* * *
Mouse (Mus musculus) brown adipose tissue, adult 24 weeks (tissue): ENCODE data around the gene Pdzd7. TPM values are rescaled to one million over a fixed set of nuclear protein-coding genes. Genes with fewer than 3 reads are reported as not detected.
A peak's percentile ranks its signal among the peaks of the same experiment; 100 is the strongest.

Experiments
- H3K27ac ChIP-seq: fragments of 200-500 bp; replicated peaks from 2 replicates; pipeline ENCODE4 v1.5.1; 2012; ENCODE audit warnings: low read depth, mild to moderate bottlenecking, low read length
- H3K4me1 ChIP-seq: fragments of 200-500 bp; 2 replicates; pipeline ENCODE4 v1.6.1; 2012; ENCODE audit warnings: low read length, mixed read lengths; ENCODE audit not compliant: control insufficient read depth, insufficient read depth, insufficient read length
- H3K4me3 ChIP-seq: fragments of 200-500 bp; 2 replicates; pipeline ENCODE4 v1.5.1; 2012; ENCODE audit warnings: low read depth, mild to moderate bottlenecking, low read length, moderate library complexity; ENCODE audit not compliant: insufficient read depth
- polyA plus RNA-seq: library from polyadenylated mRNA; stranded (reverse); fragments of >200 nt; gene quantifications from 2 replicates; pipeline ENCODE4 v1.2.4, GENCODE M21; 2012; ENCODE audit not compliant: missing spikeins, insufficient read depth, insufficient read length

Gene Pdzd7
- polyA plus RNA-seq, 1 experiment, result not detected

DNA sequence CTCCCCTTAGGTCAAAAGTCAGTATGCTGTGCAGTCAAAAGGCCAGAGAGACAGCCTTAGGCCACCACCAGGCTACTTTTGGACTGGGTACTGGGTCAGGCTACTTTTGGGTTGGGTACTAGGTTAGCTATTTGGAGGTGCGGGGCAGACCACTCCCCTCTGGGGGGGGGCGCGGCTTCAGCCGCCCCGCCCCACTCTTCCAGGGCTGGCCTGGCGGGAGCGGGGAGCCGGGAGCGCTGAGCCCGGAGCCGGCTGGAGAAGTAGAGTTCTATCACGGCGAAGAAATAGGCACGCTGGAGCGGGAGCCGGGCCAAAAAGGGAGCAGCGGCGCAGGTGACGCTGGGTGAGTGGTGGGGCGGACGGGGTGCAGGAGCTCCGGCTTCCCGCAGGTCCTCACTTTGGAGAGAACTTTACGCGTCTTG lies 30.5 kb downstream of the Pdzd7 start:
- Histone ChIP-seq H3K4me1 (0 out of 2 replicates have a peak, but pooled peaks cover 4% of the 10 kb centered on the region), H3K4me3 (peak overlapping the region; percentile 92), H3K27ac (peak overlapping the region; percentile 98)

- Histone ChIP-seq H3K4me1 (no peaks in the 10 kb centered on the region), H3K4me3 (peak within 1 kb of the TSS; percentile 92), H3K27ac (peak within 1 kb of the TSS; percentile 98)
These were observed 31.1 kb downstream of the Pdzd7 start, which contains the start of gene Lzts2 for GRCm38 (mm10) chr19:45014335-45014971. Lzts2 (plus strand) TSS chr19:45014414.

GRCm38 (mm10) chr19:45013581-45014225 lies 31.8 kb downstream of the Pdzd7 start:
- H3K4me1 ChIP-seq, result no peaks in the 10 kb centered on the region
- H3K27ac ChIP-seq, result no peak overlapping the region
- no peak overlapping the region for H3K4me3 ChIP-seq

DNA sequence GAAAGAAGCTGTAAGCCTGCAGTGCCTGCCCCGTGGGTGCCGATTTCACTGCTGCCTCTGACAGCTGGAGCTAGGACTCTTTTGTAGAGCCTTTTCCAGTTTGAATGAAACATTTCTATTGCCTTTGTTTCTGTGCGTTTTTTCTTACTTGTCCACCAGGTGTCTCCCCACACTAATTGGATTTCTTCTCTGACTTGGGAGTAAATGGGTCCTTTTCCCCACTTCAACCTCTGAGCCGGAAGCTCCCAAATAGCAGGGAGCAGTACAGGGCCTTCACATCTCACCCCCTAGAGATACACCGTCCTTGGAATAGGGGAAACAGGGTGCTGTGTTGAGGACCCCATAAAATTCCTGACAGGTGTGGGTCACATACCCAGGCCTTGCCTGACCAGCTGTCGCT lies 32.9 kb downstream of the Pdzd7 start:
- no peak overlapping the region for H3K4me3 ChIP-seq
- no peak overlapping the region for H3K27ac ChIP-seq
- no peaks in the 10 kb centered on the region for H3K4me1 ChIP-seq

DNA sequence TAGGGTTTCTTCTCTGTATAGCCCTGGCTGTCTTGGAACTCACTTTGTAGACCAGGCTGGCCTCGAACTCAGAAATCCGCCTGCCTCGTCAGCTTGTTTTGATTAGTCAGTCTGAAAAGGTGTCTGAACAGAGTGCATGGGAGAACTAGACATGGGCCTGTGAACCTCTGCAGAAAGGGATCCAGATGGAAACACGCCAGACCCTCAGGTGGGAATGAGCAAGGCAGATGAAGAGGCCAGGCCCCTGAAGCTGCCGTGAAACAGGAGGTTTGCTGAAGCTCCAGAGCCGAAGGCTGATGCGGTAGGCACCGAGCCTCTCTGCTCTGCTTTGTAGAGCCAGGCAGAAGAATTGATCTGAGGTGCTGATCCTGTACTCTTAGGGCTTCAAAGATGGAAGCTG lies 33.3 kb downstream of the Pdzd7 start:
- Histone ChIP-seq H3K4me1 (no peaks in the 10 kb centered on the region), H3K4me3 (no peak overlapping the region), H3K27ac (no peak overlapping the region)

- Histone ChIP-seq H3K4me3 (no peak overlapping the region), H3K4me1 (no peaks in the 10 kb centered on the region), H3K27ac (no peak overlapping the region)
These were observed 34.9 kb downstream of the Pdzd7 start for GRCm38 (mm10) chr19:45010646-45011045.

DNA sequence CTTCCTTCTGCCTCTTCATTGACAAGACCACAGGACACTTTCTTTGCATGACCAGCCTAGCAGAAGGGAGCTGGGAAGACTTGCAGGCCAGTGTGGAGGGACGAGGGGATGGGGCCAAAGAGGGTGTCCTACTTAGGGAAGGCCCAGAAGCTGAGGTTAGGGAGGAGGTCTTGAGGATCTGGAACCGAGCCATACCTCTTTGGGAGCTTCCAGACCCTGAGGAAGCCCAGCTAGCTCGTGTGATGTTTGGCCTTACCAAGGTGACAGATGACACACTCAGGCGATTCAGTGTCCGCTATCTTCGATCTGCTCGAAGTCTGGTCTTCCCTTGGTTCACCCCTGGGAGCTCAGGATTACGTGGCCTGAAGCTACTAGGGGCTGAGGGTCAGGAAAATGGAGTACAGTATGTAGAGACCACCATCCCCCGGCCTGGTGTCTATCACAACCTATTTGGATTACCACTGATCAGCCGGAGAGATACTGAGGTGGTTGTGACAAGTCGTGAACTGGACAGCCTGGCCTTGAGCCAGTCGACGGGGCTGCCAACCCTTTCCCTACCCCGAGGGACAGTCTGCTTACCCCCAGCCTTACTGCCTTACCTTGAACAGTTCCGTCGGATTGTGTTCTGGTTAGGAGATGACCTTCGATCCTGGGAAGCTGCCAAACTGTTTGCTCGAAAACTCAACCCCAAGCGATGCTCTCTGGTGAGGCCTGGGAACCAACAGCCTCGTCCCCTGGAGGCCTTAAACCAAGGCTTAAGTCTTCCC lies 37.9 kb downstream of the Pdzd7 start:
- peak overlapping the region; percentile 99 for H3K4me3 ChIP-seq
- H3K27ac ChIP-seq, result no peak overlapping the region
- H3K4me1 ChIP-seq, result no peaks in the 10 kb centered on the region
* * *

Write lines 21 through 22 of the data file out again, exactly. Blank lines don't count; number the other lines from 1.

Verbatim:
- no peaks in the 10 kb centered on the region for H3K4me1 ChIP-seq

DNA sequence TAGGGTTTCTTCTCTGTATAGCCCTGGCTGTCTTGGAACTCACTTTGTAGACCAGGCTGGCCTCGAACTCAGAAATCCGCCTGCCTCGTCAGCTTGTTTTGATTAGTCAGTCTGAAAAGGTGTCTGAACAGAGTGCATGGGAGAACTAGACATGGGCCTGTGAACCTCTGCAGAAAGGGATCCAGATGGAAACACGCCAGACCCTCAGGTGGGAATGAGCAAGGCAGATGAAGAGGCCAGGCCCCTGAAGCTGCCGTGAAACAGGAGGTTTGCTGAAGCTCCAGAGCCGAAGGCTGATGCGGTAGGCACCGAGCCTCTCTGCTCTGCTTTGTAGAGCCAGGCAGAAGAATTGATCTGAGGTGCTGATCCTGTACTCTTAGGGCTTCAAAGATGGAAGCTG lies 33.3 kb downstream of the Pdzd7 start: